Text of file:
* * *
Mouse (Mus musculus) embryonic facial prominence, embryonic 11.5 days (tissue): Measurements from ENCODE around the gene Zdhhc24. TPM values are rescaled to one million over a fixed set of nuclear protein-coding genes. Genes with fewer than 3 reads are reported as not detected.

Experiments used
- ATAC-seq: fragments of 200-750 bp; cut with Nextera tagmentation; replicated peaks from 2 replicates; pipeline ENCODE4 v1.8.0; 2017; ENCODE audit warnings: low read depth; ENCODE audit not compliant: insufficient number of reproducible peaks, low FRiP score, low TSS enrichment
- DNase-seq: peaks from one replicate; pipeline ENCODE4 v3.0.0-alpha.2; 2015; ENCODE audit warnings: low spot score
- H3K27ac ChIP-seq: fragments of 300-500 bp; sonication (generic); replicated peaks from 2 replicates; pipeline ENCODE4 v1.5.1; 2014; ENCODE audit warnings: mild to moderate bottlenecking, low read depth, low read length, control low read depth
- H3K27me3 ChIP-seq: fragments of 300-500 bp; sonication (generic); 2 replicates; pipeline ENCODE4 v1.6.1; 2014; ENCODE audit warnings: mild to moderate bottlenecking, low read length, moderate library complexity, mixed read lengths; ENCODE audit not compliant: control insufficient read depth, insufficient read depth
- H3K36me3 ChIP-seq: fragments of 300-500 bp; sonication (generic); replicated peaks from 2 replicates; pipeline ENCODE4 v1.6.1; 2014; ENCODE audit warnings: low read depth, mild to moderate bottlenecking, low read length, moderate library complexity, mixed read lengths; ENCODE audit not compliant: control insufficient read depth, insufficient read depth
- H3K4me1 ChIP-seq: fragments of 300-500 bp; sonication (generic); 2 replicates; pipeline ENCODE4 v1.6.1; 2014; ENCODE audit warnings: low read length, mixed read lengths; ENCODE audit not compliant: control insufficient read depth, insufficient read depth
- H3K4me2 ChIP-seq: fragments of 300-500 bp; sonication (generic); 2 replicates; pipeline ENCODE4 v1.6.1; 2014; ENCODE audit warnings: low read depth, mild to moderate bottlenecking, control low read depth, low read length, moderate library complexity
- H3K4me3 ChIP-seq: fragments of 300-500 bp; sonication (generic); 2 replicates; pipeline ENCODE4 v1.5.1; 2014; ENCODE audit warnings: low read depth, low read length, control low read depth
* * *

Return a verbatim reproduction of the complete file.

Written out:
Mouse (Mus musculus) embryonic facial prominence, embryonic 11.5 days (tissue): Measurements from ENCODE around the gene Zdhhc24. TPM values are rescaled to one million over a fixed set of nuclear protein-coding genes. Genes with fewer than 3 reads are reported as not detected.

Experiments used
- ATAC-seq: fragments of 200-750 bp; cut with Nextera tagmentation; replicated peaks from 2 replicates; pipeline ENCODE4 v1.8.0; 2017; ENCODE audit warnings: low read depth; ENCODE audit not compliant: insufficient number of reproducible peaks, low FRiP score, low TSS enrichment
- DNase-seq: peaks from one replicate; pipeline ENCODE4 v3.0.0-alpha.2; 2015; ENCODE audit warnings: low spot score
- H3K27ac ChIP-seq: fragments of 300-500 bp; sonication (generic); replicated peaks from 2 replicates; pipeline ENCODE4 v1.5.1; 2014; ENCODE audit warnings: mild to moderate bottlenecking, low read depth, low read length, control low read depth
- H3K27me3 ChIP-seq: fragments of 300-500 bp; sonication (generic); 2 replicates; pipeline ENCODE4 v1.6.1; 2014; ENCODE audit warnings: mild to moderate bottlenecking, low read length, moderate library complexity, mixed read lengths; ENCODE audit not compliant: control insufficient read depth, insufficient read depth
- H3K36me3 ChIP-seq: fragments of 300-500 bp; sonication (generic); replicated peaks from 2 replicates; pipeline ENCODE4 v1.6.1; 2014; ENCODE audit warnings: low read depth, mild to moderate bottlenecking, low read length, moderate library complexity, mixed read lengths; ENCODE audit not compliant: control insufficient read depth, insufficient read depth
- H3K4me1 ChIP-seq: fragments of 300-500 bp; sonication (generic); 2 replicates; pipeline ENCODE4 v1.6.1; 2014; ENCODE audit warnings: low read length, mixed read lengths; ENCODE audit not compliant: control insufficient read depth, insufficient read depth
- H3K4me2 ChIP-seq: fragments of 300-500 bp; sonication (generic); 2 replicates; pipeline ENCODE4 v1.6.1; 2014; ENCODE audit warnings: low read depth, mild to moderate bottlenecking, control low read depth, low read length, moderate library complexity
- H3K4me3 ChIP-seq: fragments of 300-500 bp; sonication (generic); 2 replicates; pipeline ENCODE4 v1.5.1; 2014; ENCODE audit warnings: low read depth, low read length, control low read depth